Twitter has been making headlines for its mass layoffs just one week after Tesla and SpaceX CEO Elon Musk acquired the company. Nearly 1,000 California employees were let go last week, according to letters of notice Twitter sent to local authorities, with others let go from offices outside of the state as well. Some have since been asked to return, according to Bloomberg.
And it's not the only social media behemoth making changes: Meta, parent company to Facebook, is letting go more than 11,000 employees, according to a letter to the company from its founder, Mark Zuckerberg. The company's stock has fallen 72% this year.
Regardless of whether or not you work for these companies, if you find yourself unexpectedly let go, here are a few steps experts recommend you take.
To begin with, preserve any interactions that happened over company messaging like email or Slack regarding your layoff.
"Any emails, evidence, correspondence you have about that," says Arick Fudali, partner and managing attorney of civil rights firm the Bloom Firm, "forward to your personal email, take screenshots, whatever you have to do to preserve that is important because once you're gone from the company, you no longer have access to those emails."
How quickly you cease to have access to your work accounts can vary. In some cases you may lose access to work accounts immediately, as some former Twitter employees reported — in others you may have until the end of day or week. And keep in mind, if there's other emails or data from work that you want to send to your personal accounts, any company policies around proprietary information will still apply.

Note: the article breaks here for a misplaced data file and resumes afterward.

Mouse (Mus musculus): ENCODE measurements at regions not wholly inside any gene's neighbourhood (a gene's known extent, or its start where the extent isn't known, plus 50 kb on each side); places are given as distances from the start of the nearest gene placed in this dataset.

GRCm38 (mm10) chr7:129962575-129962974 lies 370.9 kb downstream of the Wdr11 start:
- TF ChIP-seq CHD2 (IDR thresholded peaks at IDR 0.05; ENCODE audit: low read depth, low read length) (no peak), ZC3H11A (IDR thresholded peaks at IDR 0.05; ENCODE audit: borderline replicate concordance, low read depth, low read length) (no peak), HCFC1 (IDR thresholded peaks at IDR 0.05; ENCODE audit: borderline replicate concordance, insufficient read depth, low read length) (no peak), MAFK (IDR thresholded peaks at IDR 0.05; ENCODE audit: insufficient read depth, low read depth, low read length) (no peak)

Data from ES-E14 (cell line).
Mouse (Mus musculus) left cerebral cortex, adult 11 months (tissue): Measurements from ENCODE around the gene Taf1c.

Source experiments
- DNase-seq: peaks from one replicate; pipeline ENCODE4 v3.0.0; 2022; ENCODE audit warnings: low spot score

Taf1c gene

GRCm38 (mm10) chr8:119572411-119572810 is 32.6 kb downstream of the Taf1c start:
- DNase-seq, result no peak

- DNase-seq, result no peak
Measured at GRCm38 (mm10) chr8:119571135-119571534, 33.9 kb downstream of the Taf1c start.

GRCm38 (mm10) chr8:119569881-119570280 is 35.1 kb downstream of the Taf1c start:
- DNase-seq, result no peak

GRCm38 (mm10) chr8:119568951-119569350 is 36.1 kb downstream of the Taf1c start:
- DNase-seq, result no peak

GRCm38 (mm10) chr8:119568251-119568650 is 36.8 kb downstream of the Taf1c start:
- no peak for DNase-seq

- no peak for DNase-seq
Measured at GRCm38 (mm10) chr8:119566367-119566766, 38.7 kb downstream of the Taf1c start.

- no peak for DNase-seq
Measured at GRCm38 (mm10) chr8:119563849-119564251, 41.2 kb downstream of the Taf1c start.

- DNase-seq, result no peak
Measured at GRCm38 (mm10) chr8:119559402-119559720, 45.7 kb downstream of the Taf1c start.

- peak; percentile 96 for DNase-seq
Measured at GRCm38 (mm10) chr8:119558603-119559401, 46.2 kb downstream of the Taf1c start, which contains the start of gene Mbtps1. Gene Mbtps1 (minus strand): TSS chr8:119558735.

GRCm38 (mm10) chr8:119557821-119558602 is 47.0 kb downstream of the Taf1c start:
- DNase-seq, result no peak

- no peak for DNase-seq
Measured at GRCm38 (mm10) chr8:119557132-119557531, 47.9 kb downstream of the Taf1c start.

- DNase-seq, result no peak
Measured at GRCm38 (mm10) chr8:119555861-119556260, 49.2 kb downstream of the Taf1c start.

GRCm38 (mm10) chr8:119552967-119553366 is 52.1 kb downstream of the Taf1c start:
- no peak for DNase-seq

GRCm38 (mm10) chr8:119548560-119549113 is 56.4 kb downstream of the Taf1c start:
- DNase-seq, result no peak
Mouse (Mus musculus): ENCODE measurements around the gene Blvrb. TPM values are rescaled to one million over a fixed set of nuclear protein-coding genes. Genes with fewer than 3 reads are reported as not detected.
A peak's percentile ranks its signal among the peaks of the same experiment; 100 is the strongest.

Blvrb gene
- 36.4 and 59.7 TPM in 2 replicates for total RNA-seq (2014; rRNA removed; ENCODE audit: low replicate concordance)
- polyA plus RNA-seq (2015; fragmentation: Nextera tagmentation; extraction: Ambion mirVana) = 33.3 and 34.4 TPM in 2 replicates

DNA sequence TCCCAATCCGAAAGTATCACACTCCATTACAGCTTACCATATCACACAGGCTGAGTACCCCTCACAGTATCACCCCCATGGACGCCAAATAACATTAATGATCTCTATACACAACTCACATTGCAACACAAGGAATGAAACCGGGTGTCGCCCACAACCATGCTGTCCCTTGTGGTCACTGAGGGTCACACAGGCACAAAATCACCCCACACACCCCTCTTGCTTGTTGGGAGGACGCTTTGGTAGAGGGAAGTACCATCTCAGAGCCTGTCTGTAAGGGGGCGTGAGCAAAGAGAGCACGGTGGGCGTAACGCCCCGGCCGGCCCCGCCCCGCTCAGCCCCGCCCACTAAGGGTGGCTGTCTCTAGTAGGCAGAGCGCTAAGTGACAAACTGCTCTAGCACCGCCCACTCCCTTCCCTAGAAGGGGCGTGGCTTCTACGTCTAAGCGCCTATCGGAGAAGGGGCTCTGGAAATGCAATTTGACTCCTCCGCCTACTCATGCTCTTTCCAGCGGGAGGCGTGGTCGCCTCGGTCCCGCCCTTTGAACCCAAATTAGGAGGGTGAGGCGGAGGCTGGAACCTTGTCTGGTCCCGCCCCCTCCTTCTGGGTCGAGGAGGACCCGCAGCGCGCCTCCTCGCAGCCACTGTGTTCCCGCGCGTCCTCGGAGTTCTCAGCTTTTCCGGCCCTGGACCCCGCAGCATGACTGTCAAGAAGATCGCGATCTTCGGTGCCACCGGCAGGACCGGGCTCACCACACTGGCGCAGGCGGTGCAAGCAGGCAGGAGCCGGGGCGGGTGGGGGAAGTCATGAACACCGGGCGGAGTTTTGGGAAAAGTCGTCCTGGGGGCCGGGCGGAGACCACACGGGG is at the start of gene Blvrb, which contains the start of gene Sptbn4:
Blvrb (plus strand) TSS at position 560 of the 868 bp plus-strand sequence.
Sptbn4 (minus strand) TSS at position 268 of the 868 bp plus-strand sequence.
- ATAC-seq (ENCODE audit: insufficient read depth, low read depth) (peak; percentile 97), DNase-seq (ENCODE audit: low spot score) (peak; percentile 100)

Do not immediately agree to any of the terms presented in the layoff, Fudali recommends.
"My best advice is, do not sign any severance agreements, do not sign any acknowledgement forms," says Fudali. Do not even reply to an email, "confirmed," he says. Especially when it comes to cases where the layoff may have been unlawful due to discrimination or a violation of the WARN Act, this could result in you signing your rights away, he says.
Read through what the company is offering, read through your HR policy to make sure you know the company stance on layoffs, and do some research on laws around human and employment rights in your state. If you suspect or aren't sure if you've been unlawfully terminated, speak to an attorney, he says. Some offer free consultations.
Ultimately, regardless of whether or not you decide to take legal action against what could be an unlawful termination, "make sure your basic conditions and yourself are taken care of" first, says Daniela Urban, executive director of the Center for Workers' Rights.
File for unemployment. Look into your eligibility for COBRA, which provides the ability to keep the health plan you had through your employer for a limited period of time, or health insurance plans on your state's marketplace. Start looking for another job and reach out to your professional networks.
Do what it takes to make sure you're in a comfortable position and the bases of your living conditions are covered as soon as you can.